The defendants move to dismiss the Complaint in its entirety pursuant to Fed. R. Civ. P. 12(b)(6) arguing that the plaintiffs have failed to allege a claim for which relief can be granted. The plaintiffs respond that they have sufficiently stated their claims, but move in the alternative for leave to amend the Complaint in the event that the defendants' motion is granted.
1. Rule 12(b)(6) Standard
A complaint will be dismissed under Fed. R. Civ. P. 12(b)(6) for failure to state a claim, if it "appears beyond doubt that the plaintiff can prove no set of facts in support of his claim that would entitle him to relief." Conley v. Gibson, 355 U.S. 41, 45-46, 2 L. Ed. 2d 80, 78 S. Ct. 99 (1957); accord Gagliardi v. Village of Pawling, 18 F.3d 188, 191 (2d Cir. 1994); Allen v. Westpoint-Pepperell, Inc., 945 F.2d 40, 44 (2d Cir. 1991). In addition, such a motion is addressed solely to the face of the pleading, and "the court's function . . . is not to weigh the evidence that might be presented at a trial but merely to determine whether the complaint itself is legally sufficient." Goldman v. Belden, 754 F.2d 1059, 1067 (2d Cir. 1985).
In assessing the sufficiency of a pleading on a motion to dismiss, "all factual allegations in the complaint must be taken as true," La Bounty v. Adler, 933 F.2d 121, 123 (2d Cir. 1991), and all reasonable inferences must be construed in favor of the plaintiff. Scheuer v. Rhodes, 416 U.S. 232, 236, 40 L. Ed. 2d 90, 94 S. Ct. 1683 (1974); Bankers Trust Co. v. Rhoades, 859 F.2d 1096, 1099 (2d Cir. 1988), cert. denied sub nom., Soifer v. Bankers Trust Co., 490 U.S. 1007, 104 L. Ed. 2d 158, 109 S. Ct. 1642 (1989).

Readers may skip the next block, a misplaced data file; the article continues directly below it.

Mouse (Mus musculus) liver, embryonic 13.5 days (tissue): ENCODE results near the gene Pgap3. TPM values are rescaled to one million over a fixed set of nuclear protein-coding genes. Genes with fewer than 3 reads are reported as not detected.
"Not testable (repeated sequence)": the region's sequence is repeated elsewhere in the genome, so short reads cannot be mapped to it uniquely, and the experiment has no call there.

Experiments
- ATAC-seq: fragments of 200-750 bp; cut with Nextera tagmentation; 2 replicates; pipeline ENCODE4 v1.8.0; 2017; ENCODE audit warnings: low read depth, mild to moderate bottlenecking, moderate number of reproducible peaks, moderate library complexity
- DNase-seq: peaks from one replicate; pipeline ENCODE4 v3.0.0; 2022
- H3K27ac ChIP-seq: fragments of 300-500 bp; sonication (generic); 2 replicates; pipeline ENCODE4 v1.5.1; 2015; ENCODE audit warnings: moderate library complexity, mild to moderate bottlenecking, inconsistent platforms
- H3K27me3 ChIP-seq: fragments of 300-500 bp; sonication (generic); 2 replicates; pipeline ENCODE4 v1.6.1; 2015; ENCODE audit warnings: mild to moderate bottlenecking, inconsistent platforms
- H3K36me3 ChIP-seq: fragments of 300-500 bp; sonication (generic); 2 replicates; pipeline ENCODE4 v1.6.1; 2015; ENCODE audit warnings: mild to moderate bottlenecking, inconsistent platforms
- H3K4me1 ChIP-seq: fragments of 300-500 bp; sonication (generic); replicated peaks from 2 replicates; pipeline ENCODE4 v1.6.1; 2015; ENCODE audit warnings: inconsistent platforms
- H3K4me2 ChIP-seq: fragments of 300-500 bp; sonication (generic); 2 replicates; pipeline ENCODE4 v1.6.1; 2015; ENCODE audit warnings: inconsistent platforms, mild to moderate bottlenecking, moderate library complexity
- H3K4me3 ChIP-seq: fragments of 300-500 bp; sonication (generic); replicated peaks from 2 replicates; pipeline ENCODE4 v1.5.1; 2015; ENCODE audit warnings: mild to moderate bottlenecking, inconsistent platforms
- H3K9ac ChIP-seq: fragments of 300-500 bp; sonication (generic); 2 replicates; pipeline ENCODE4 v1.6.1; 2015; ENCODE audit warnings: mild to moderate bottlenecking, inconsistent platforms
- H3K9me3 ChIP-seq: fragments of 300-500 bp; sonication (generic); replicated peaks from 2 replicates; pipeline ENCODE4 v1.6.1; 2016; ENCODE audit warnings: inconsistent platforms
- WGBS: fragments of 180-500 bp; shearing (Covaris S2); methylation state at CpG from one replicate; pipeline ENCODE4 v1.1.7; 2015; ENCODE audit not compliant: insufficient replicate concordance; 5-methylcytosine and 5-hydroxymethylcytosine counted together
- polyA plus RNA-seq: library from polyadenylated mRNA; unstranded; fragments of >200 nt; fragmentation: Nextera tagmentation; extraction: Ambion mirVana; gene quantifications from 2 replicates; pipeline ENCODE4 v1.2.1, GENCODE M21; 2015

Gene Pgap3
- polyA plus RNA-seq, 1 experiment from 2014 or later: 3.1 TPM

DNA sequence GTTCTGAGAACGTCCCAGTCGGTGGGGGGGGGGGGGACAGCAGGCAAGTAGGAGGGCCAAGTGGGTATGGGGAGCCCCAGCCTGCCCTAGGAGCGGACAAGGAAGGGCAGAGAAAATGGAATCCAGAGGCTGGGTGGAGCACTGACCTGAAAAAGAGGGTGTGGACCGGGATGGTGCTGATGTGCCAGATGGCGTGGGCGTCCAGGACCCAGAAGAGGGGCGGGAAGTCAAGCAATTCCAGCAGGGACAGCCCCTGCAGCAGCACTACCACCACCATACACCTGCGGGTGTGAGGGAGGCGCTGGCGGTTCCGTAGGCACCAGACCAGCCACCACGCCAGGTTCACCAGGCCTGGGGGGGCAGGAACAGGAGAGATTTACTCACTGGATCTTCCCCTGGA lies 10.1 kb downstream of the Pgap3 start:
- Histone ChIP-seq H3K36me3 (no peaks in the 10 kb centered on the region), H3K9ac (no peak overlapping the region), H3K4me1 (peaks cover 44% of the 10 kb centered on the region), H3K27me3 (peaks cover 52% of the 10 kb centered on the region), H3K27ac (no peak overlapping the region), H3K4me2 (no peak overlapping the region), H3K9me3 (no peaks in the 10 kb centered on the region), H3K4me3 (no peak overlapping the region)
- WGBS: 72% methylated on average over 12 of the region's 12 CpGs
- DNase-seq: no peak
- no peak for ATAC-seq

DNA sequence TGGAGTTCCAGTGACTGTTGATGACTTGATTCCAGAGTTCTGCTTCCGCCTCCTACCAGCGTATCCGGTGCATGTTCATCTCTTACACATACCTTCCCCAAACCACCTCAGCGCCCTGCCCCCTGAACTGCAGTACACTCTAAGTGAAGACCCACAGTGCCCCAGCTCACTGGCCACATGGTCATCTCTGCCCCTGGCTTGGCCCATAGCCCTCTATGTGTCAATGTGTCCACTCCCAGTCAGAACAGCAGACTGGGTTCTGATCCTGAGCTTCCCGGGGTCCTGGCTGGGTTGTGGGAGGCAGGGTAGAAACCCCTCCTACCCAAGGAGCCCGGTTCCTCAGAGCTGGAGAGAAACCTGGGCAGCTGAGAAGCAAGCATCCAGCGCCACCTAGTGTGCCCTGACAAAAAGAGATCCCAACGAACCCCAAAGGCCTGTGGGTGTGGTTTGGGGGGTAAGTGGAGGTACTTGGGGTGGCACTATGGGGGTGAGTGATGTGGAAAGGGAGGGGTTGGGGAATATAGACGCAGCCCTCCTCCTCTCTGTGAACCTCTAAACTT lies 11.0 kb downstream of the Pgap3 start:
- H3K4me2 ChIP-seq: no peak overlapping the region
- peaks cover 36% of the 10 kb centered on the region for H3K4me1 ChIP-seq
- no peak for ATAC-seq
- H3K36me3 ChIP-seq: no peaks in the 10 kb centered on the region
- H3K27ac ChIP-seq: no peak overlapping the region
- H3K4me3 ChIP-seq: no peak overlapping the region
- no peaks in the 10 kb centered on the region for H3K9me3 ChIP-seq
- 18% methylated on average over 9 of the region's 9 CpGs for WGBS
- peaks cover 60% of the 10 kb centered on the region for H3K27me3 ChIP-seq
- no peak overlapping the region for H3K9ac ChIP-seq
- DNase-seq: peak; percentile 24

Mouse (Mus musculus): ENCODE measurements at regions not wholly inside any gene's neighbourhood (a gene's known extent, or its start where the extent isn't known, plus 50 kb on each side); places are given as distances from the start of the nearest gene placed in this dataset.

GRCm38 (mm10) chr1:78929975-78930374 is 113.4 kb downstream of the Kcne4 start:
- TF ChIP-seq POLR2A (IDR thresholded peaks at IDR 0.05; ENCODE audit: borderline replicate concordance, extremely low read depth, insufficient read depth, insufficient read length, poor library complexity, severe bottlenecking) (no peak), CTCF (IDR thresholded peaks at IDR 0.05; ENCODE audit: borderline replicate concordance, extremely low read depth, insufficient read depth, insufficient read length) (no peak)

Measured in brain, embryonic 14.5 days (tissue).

The Court is also mindful that under the modern rules of pleading, the plaintiff need only aver "a short and plain statement showing that the pleader is entitled to relief," Fed. R. Civ. P. 8(a)(2), and that "all pleading shall be so construed as to do substantial justice." Fed. R. Civ. P. 8(f).
With these principles in mind, the Court turns to the facts set forth in the complaint.
Gerzog makes three age discrimination claims under the ADEA, the New York City Administrative Code, and the New York State Executive Law. A plaintiff making a claim for age discrimination must first establish a prima facie case. Cronin v. Aetna Life Insurance Co., 46 F.3d 196, 203 (2d Cir. 1995), citing, St. Mary's Honor Center v. Hicks, 125 L. Ed. 2d 407, 113 S. Ct. 2742, 2746-47 (1993) (applying the ADEA); Camillo v. Coca-Cola Bottling Co., 776 F. Supp. 662, 664 (N.D.N.Y. 1991), citing, Ashker v. International Business Machines, 168 A.D.2d 724, 563 N.Y.S.2d 572 (3d Dept. 1990); Ioele v. Alden Press, Inc., 145 A.D.2d 29, 536 N.Y.S.2d 1000 (1st Dept. 1989); Mayer v. Manton Cork Corp., 126 A.D.2d 526, 510 N.Y.S.2d 649 (2d Dept. 1987) (applying New York executive law); Eng v. Beth Israel Medical Center, 1995 U.S. Dist. LEXIS 11155, *8, 1995 WL 469704 *6 (S.D.N.Y. 1995) (recognizing that the federal standards applied to age discrimination under ADEA also apply to claims brought under the New York City Administrative Code § 8-107). To establish a prima facie case, Gerzog must show that (1) he was within the protected age group, (2) he was qualified for the position, (3) he was discharged, and (4) the discharge occurred under circumstances giving rise to an inference of discrimination. Cronin, 46 F.3d at 204; Woroski v. Nashua Corp., 31 F.3d 105, 108 (2d Cir. 1994). If the plaintiff establishes a prima facie case, the employer must offer a non discriminatory reason for the discharge. If the employer comes forward with such a reason, any presumption of ...